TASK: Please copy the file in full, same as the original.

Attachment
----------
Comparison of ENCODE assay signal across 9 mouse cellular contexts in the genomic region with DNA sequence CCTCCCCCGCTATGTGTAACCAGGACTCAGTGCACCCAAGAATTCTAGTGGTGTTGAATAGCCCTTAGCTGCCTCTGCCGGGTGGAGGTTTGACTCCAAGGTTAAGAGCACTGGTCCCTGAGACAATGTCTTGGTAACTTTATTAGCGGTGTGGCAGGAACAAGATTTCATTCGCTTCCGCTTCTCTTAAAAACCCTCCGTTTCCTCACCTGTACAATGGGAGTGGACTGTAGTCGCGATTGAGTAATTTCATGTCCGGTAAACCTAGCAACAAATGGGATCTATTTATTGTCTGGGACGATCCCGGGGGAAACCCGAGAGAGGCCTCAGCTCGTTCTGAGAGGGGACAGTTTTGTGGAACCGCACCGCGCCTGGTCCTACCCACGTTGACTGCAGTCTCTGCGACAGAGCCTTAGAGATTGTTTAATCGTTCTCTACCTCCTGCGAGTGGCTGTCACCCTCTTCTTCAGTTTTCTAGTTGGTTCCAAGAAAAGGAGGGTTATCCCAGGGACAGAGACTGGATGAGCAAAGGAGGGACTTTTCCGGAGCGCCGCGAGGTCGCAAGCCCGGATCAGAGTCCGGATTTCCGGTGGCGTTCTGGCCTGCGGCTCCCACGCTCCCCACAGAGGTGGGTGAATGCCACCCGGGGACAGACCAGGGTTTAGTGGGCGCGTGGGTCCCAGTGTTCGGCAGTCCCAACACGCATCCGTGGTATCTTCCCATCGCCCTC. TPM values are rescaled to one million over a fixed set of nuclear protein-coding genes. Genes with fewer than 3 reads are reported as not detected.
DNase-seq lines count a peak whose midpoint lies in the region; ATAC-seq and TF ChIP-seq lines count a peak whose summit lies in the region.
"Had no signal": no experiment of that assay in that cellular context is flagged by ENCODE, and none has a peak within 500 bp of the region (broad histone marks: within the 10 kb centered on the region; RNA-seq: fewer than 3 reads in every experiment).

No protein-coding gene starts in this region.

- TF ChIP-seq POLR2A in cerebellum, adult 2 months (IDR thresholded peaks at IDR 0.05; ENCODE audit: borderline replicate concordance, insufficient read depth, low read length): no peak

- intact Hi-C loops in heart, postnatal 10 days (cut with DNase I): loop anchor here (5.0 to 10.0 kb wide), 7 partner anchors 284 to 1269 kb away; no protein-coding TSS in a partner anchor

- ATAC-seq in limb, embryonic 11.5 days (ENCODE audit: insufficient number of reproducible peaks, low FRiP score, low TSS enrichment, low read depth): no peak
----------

Comparison of ENCODE assay signal across 9 mouse cellular contexts in the genomic region with DNA sequence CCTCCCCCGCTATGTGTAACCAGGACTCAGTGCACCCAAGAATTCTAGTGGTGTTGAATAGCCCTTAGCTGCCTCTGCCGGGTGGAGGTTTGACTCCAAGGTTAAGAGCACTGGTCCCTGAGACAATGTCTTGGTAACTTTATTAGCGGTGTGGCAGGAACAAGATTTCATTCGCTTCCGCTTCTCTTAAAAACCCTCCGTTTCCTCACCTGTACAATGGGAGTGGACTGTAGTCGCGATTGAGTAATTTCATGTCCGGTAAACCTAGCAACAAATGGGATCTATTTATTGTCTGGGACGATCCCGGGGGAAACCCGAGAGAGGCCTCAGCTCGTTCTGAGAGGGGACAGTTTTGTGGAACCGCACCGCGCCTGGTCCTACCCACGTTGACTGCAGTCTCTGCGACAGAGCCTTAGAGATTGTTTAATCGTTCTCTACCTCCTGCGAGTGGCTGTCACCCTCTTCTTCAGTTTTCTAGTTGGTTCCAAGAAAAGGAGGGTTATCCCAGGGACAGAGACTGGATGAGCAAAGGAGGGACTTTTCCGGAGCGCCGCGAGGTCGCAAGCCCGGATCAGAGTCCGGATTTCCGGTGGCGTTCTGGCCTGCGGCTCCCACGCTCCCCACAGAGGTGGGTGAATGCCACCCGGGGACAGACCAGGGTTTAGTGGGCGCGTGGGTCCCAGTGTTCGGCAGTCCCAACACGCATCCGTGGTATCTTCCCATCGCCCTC. TPM values are rescaled to one million over a fixed set of nuclear protein-coding genes. Genes with fewer than 3 reads are reported as not detected.
DNase-seq lines count a peak whose midpoint lies in the region; ATAC-seq and TF ChIP-seq lines count a peak whose summit lies in the region.
"Had no signal": no experiment of that assay in that cellular context is flagged by ENCODE, and none has a peak within 500 bp of the region (broad histone marks: within the 10 kb centered on the region; RNA-seq: fewer than 3 reads in every experiment).

No protein-coding gene starts in this region.

- TF ChIP-seq POLR2A in cerebellum, adult 2 months (IDR thresholded peaks at IDR 0.05; ENCODE audit: borderline replicate concordance, insufficient read depth, low read length): no peak

- intact Hi-C loops in heart, postnatal 10 days (cut with DNase I): loop anchor here (5.0 to 10.0 kb wide), 7 partner anchors 284 to 1269 kb away; no protein-coding TSS in a partner anchor

- ATAC-seq in limb, embryonic 11.5 days (ENCODE audit: insufficient number of reproducible peaks, low FRiP score, low TSS enrichment, low read depth): no peak